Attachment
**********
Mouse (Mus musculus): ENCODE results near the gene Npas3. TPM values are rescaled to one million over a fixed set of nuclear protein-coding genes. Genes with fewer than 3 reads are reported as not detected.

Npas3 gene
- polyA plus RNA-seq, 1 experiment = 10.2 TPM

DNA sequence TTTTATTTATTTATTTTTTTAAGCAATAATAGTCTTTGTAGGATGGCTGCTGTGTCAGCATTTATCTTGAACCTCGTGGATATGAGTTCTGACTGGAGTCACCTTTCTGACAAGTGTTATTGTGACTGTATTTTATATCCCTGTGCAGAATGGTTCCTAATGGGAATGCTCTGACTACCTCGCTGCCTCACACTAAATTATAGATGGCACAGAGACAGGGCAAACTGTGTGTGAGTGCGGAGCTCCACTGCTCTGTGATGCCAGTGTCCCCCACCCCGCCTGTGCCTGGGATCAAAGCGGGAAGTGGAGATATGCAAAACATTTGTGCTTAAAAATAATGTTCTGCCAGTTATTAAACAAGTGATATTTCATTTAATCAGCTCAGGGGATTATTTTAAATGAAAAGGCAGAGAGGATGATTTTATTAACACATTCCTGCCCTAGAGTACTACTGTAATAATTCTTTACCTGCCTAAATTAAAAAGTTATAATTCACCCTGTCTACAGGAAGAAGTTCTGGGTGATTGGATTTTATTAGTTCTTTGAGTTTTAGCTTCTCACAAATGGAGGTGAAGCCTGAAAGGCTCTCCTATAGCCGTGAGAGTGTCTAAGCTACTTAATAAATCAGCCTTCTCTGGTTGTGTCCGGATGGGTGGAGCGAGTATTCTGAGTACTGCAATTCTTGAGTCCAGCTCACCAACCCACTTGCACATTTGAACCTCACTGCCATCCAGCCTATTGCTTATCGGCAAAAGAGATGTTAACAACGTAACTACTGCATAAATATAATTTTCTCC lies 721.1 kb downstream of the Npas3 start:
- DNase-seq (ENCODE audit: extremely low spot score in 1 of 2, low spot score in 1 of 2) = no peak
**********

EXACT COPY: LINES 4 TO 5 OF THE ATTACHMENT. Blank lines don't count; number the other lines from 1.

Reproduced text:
DNA sequence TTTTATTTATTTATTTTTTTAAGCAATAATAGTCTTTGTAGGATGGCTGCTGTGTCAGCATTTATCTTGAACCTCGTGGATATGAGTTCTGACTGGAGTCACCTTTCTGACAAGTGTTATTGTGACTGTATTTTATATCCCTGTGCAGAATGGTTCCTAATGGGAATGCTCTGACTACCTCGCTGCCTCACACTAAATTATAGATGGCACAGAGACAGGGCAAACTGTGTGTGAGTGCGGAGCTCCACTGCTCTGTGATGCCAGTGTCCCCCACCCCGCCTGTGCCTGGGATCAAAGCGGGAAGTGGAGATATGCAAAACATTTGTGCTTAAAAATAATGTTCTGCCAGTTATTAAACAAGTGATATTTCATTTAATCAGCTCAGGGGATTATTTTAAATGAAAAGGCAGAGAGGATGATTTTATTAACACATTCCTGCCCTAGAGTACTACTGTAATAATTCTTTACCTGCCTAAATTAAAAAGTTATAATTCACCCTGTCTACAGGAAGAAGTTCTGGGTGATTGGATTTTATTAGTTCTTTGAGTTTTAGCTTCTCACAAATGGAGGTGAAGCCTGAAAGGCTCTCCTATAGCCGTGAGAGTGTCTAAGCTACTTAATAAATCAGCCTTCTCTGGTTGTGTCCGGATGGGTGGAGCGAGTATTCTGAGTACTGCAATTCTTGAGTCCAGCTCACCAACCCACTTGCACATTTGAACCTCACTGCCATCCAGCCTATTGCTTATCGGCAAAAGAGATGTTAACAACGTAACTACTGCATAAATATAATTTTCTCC lies 721.1 kb downstream of the Npas3 start:
- DNase-seq (ENCODE audit: extremely low spot score in 1 of 2, low spot score in 1 of 2) = no peak